In a busy bar in Hell’s Kitchen, I meet Christian Voldstad for the first time. After brief introductions and drinks, we get down to business.
The Bespoke Musik Label resident is no newcomer to the scene. After signing on with Bespoke in 2015, the London-born, New York-based DJ has since become a regular not only in the local New York scene, but also at a desert-based festival known as Burning Man, that annually draws thousands of people. Voldstad has also performed abroad in places like Russia, Belgium and even Norway.
Voldstad’s sound is sometimes ambient, other times more dancefloor-oriented, but always melodic. After a lot of practice, thanks to countless opening sets, Voldstad is able to pick up on the mood of a crowd and adjust his style accordingly.
“That’s just part of being a DJ: being versatile enough to deal with different situations,” Voldstad says.
Voldstad plays for Bespoke parties almost every month, contributing his instrumental-based work to the label’s collective sound. Bespoke’s specialty is deep house.
How well does the New York scene accommodate deep house?
It all depends on the party, according to Voldstad. When Output in Williamsburg opens its rooftop for the summer, music switches from the typically hard-hitting techno to softer terrace vibes. Other venues, like The Brooklyn Mirage, host a diverse roster of labels, such as All Day I Dream and Afterlife, out in the open as well. And places like Louie and Chan in Manhattan and party series “Ebb + Flow” are breeding grounds for deep house artists in NYC.
What does Voldstad love most about DJing?
“I just enjoy the actual technique of mixing tracks together. When you’re mixing two tracks together and you get it right, it’s kind of like a jigsaw puzzle…and a lot of the time they’re not made to fit together, so you kind of click it in. On a macro scale, that happens the entire set…I enjoy the challenge. The object is to try to get the crowd to react.”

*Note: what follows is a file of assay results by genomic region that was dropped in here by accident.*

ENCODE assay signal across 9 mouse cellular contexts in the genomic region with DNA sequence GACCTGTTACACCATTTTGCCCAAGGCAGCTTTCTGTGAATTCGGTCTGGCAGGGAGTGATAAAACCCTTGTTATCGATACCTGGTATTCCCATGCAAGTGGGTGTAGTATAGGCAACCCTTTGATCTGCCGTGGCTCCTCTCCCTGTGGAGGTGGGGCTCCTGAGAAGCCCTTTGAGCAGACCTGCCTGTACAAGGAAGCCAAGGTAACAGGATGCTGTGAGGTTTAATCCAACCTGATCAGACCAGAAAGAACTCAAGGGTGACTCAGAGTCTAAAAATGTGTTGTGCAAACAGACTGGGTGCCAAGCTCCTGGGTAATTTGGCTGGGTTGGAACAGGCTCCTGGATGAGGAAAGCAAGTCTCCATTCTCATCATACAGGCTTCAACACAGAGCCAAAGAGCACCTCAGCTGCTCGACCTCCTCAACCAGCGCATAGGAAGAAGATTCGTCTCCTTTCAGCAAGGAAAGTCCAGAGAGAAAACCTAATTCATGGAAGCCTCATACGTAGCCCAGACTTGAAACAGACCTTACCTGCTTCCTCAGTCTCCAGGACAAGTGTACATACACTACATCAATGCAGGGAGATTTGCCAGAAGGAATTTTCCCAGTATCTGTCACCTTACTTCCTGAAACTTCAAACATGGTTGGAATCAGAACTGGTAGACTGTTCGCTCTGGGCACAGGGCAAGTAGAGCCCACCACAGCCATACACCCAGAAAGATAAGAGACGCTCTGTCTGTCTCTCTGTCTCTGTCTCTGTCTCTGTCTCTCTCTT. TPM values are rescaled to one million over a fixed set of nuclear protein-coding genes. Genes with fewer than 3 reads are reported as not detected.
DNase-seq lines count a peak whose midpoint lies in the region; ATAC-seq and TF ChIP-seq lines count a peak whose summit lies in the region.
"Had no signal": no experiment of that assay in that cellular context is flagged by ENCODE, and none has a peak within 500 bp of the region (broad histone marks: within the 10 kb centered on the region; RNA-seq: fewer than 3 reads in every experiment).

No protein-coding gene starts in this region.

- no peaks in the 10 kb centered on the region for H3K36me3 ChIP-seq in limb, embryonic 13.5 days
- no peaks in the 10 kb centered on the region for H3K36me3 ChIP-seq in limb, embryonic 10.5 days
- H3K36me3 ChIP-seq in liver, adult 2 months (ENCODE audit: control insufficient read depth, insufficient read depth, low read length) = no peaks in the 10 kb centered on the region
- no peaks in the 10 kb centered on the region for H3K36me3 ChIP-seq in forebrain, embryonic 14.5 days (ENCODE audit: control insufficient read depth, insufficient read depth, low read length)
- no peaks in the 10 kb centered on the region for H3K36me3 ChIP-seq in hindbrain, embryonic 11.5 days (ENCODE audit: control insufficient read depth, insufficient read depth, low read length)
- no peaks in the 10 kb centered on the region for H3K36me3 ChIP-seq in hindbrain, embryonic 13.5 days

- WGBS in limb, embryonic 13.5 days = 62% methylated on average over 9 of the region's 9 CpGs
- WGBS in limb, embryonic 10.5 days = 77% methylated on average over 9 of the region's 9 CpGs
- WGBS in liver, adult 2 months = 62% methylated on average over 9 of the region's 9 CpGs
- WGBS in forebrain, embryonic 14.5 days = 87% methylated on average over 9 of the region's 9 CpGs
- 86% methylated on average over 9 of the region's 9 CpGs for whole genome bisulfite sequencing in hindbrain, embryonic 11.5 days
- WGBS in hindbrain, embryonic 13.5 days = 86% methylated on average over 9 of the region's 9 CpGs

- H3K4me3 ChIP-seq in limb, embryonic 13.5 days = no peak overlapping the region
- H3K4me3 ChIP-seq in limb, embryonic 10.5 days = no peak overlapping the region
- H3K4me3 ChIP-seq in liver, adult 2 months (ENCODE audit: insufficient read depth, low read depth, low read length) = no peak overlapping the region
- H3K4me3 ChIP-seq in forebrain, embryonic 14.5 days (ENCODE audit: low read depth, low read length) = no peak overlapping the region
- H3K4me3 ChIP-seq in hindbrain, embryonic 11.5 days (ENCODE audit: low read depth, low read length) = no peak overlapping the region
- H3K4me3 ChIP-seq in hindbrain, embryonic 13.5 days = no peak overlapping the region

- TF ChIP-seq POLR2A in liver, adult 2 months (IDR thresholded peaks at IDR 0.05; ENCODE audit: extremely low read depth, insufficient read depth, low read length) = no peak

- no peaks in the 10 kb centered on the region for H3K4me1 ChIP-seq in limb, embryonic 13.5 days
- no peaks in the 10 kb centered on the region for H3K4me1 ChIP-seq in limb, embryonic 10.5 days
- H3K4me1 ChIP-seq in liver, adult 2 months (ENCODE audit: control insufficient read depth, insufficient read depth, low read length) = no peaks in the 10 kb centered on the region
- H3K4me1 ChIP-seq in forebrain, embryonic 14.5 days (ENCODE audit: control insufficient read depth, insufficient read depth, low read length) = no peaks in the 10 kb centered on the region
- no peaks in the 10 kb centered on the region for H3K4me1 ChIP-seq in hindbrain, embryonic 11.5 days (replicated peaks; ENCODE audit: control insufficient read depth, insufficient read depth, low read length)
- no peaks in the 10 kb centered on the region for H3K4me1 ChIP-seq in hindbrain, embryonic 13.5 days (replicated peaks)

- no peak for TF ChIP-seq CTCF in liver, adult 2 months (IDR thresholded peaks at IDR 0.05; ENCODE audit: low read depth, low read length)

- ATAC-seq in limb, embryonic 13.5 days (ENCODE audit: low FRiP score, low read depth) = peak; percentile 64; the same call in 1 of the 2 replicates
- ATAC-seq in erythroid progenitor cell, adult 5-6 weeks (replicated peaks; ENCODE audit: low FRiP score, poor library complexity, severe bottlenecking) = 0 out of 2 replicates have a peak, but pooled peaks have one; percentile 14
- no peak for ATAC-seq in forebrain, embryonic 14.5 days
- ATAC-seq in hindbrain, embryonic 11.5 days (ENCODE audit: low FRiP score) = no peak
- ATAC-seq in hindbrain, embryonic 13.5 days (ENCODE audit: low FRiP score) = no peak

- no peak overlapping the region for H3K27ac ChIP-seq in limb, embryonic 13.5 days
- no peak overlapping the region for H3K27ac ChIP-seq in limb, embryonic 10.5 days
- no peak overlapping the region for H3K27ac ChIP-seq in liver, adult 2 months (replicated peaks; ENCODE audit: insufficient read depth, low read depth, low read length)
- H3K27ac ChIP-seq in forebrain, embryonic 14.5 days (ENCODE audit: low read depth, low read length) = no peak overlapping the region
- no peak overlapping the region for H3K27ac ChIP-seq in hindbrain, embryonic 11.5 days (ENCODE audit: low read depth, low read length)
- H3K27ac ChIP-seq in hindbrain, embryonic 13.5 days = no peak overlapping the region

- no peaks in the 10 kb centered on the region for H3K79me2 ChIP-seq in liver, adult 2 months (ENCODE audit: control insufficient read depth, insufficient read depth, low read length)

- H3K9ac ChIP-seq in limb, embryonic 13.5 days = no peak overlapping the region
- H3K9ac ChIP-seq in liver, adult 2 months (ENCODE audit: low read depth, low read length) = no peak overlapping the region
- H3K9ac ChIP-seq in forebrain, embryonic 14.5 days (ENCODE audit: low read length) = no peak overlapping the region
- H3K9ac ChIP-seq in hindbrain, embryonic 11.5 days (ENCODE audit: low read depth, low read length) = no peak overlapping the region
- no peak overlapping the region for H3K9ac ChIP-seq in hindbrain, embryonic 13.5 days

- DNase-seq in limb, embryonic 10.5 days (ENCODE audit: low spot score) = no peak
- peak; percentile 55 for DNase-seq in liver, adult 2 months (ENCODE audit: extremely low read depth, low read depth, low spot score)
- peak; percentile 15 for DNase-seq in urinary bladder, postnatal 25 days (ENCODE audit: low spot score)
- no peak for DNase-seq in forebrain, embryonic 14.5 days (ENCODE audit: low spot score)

The musician also dabbles in non-profit work. He hosted a party in LA that raised over $1,000 for an organization, called Education Through Music, which provides schools without a music program with music teachers and instruments.
Voldstad holds several degrees in marketing and has worked in that field before becoming a full-time DJ. Even now, he still continues doing some freelance marketing for event production companies and record labels.
“It was pretty much the Bespoke thing that really pushed things forward, ‘cause it provided consistent bookings, and once you start playing consistently, people are like, ‘Oh, I like his music,’ and ‘I wanna book him for this’,” Voldstad explains.
An effective way of distributing sound is recording sets and uploading them to online platforms like SoundCloud. Voldstad’s commitment to uploading sets has helped circulate his work and his background in analytics helps him track viewership and target his goals accordingly–scoring more bookings as a result. “There are some DJS that are really, really good, but you never see any of their music online,” he says.
Voldstad’s recent projects include a newly-launched monthly radio show called Elysium, featured on the “Deep” channel of online electronic music-based Frisky Radio. Elysium features 2-hour sets every other month.
Listen to Voldstad’s tunes on SoundCloud.